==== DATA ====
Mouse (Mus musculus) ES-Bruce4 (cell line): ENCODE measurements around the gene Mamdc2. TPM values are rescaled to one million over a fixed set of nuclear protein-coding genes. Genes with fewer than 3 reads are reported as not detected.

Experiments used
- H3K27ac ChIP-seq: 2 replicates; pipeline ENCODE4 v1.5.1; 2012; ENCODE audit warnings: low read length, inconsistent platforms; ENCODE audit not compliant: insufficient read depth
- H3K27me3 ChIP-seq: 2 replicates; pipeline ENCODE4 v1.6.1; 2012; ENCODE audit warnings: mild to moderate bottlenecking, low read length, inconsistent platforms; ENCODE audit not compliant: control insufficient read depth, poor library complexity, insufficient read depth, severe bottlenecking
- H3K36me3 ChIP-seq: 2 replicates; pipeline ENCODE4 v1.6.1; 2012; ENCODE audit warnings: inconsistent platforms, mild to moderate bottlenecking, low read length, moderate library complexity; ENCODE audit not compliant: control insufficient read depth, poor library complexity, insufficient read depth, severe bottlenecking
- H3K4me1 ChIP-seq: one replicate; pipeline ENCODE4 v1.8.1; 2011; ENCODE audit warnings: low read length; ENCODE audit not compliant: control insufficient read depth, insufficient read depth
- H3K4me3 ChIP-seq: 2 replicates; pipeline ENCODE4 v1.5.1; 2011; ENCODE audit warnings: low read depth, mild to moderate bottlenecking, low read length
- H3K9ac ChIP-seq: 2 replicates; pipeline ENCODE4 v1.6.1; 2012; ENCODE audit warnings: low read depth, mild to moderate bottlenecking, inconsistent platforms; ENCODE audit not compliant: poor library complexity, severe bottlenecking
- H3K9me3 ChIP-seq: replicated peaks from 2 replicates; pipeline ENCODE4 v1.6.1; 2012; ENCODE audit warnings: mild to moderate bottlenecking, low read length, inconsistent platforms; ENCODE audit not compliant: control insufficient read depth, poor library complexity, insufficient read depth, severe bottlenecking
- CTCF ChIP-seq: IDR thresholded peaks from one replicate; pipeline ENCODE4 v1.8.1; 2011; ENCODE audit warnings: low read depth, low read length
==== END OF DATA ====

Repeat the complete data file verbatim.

Mouse (Mus musculus) ES-Bruce4 (cell line): ENCODE measurements around the gene Mamdc2. TPM values are rescaled to one million over a fixed set of nuclear protein-coding genes. Genes with fewer than 3 reads are reported as not detected.

Experiments used
- H3K27ac ChIP-seq: 2 replicates; pipeline ENCODE4 v1.5.1; 2012; ENCODE audit warnings: low read length, inconsistent platforms; ENCODE audit not compliant: insufficient read depth
- H3K27me3 ChIP-seq: 2 replicates; pipeline ENCODE4 v1.6.1; 2012; ENCODE audit warnings: mild to moderate bottlenecking, low read length, inconsistent platforms; ENCODE audit not compliant: control insufficient read depth, poor library complexity, insufficient read depth, severe bottlenecking
- H3K36me3 ChIP-seq: 2 replicates; pipeline ENCODE4 v1.6.1; 2012; ENCODE audit warnings: inconsistent platforms, mild to moderate bottlenecking, low read length, moderate library complexity; ENCODE audit not compliant: control insufficient read depth, poor library complexity, insufficient read depth, severe bottlenecking
- H3K4me1 ChIP-seq: one replicate; pipeline ENCODE4 v1.8.1; 2011; ENCODE audit warnings: low read length; ENCODE audit not compliant: control insufficient read depth, insufficient read depth
- H3K4me3 ChIP-seq: 2 replicates; pipeline ENCODE4 v1.5.1; 2011; ENCODE audit warnings: low read depth, mild to moderate bottlenecking, low read length
- H3K9ac ChIP-seq: 2 replicates; pipeline ENCODE4 v1.6.1; 2012; ENCODE audit warnings: low read depth, mild to moderate bottlenecking, inconsistent platforms; ENCODE audit not compliant: poor library complexity, severe bottlenecking
- H3K9me3 ChIP-seq: replicated peaks from 2 replicates; pipeline ENCODE4 v1.6.1; 2012; ENCODE audit warnings: mild to moderate bottlenecking, low read length, inconsistent platforms; ENCODE audit not compliant: control insufficient read depth, poor library complexity, insufficient read depth, severe bottlenecking
- CTCF ChIP-seq: IDR thresholded peaks from one replicate; pipeline ENCODE4 v1.8.1; 2011; ENCODE audit warnings: low read depth, low read length